“Volunteer Peter Rae, helped by veteran Jack “Bluey” Mercer, designed technical drawings of the Battery and volunteers from the Gosford Men’s Shed built the models. 

“Difficult access at the site meant guns and seven tonne pedestals had to be moved down a 50 degree slope to the selected site.

“Army engineers devised a rail system with counterweight pulley to transport the materials. All work was done with hand, block and tackle as there were no cranes available,” Mr Speakman said.


Historic World War II Broken Bay link remembered

By Broken Bay Marine Rescue

Saturday 14"' official opening of the restored West Head Army Track in Ku-Ring-Gal National Park reminded Marine Rescue Broken Bay Unit Commander Keren Muir-McCarey of an historic link from World War II between Marine Rescue NSW and the Army.

In 1937, the Volunteer Coastal Patrol, predecessor of Marine Rescue NSW, had been established. In 1939 war was declared and the Coastal Patrol began its war service.

Its first task was to establish a security watch on the Hawkesbury rail bridge, a vital link to the north.

In November 1939 one hundred members of the Volunteer Coastal Patrol assembled at a training camp in Broken Bay for intensive exercises with the Australian Army in signals, aircraft recognition, boat handling and security patrol duty.

Unit Commander Muir-McCarey said, "The Volunteer Coastal Patrol continued their wartime duties in Broken Bay and worked with the army to help establish more accurate military maps of the coastline with particular attention to beach defences."

"The patrol was active in these waters when the West Head Battery of two guns was established in January 1941. This location is where the Army Walk of today had its beginnings."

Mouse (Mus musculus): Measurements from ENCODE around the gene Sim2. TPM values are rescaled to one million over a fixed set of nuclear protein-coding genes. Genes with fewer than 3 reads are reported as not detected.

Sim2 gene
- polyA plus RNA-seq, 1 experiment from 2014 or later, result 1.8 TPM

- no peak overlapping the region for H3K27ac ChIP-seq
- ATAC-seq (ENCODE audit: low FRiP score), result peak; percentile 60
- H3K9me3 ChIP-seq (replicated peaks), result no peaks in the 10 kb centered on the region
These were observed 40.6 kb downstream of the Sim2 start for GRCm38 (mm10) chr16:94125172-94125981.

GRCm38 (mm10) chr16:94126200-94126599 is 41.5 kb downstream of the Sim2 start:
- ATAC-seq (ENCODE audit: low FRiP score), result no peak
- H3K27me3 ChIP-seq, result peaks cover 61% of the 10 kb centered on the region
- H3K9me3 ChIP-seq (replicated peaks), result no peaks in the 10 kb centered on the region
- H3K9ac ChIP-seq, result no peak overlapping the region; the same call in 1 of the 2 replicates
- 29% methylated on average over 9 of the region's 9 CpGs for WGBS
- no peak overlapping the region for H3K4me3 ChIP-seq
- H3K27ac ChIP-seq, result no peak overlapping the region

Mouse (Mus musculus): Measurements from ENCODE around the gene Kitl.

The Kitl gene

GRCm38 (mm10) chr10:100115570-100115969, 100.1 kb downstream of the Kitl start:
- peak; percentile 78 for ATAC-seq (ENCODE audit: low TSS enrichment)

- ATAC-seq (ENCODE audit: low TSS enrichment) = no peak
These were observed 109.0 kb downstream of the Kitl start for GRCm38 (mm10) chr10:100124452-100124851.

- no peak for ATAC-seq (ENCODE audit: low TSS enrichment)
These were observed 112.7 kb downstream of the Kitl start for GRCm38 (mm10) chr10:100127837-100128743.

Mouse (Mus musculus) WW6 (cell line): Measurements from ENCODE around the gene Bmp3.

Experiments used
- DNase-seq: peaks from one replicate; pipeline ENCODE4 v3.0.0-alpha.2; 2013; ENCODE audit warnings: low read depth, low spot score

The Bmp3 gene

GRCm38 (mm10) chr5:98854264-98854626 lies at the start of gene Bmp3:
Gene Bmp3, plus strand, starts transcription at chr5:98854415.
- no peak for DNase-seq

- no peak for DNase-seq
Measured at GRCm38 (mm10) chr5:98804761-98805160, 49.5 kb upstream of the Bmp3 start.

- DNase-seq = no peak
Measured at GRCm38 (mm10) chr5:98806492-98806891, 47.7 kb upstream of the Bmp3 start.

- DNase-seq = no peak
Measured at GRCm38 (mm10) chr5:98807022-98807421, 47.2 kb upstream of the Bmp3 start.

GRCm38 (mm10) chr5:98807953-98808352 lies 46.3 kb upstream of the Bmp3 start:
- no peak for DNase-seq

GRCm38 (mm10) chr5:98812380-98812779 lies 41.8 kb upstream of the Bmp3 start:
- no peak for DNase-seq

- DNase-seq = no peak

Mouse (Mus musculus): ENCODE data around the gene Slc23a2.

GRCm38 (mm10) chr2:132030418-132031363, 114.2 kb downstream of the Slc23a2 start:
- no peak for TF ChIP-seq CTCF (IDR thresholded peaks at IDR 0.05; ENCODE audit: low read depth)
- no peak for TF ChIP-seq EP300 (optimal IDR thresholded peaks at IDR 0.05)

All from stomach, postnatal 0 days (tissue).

"This is a great outdoor experience", UC Muir-McCarey said. "and a marvellous opportunity to imagine the extremely tough job it was when the track had to be established. Congratulations are due to National Parks and Wildlife Service and the West Head Awareness Team."

After the war, as the Australian economy recovered recreational boating slowly began to increase in popularity. Pittwater and Broken Bay became a boating paradise and as more people became boat owners, the Volunteer Coastal Patrol evolved into a vital boating support resource.

Today, as Marine Rescue NSW, the volunteer spirit continues to serve the NSW boating community with 45 bases in the state including four in Broken Bay and neighbouring waters - Marine Rescue Broken Bay, Cottage Point, Hawkesbury and Central Coast.

Marine Rescue NSW provides boaters with radio communication, boating education and search and rescue services with a commitment to saving lives on the water.

To honour the War Time efforts of all concerned, Marine Rescue positioned Broken Bay 30, Broken Bay 20, Cottage Point 30 and Hawkesbury 22 at the base of West Head at 1100hrs till 1245hrs whilst the inspection of the walk is in progress by the invited guests.


See previous page: Uncovering The History of West Head - November 2014

For those who would like the whole photographic tour,  please visit the 'West Head Soldiers Track Official Opening' photo album HERE

 L to r: Hon. Rob Stokes, MP for Pittwater, Rohan Walter (WHAT), Jack Mercer, Jim Macken, Peter Rae.

 National Parks and Wildlife Service's Tom Bagnat thanks NPWS's hard working Natasha Funke with native flowers bouquet 

You can Join West Head Awareness Team (WHAT) and NSW National Parks staff as a volunteer to help protect this heritage site in Ku-ring-gai Chase National Park. Find out more HERE

Section of Original steps retained - much shallower than those newly installed.

 Photos by A J Guesdon, 2016.